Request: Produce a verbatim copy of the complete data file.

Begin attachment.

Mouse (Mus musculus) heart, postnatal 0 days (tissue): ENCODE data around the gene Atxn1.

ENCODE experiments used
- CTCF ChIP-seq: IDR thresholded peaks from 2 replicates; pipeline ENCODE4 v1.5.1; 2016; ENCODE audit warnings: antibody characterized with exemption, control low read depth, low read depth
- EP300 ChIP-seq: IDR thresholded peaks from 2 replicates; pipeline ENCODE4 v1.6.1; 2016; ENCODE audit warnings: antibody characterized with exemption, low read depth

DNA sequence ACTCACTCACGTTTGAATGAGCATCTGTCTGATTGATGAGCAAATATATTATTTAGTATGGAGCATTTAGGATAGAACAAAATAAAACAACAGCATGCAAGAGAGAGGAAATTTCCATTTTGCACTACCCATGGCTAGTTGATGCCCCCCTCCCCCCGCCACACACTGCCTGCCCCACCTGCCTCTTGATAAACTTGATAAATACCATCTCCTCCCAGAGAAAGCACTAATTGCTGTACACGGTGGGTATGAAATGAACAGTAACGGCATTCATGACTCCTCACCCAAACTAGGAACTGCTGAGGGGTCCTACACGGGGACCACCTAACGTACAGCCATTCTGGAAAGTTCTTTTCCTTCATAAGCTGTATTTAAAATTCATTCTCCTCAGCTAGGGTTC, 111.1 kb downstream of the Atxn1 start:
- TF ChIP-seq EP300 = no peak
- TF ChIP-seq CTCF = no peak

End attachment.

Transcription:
Mouse (Mus musculus) heart, postnatal 0 days (tissue): ENCODE data around the gene Atxn1.

ENCODE experiments used
- CTCF ChIP-seq: IDR thresholded peaks from 2 replicates; pipeline ENCODE4 v1.5.1; 2016; ENCODE audit warnings: antibody characterized with exemption, control low read depth, low read depth
- EP300 ChIP-seq: IDR thresholded peaks from 2 replicates; pipeline ENCODE4 v1.6.1; 2016; ENCODE audit warnings: antibody characterized with exemption, low read depth

DNA sequence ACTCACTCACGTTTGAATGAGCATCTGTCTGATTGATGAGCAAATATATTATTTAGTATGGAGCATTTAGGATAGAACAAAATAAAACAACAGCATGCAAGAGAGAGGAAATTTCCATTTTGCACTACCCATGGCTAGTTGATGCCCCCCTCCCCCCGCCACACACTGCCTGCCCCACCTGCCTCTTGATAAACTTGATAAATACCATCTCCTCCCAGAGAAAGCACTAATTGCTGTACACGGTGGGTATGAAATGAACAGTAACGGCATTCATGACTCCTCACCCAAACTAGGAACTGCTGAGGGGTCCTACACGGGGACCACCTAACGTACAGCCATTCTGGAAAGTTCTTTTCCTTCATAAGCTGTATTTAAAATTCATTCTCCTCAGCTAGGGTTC, 111.1 kb downstream of the Atxn1 start:
- TF ChIP-seq EP300 = no peak
- TF ChIP-seq CTCF = no peak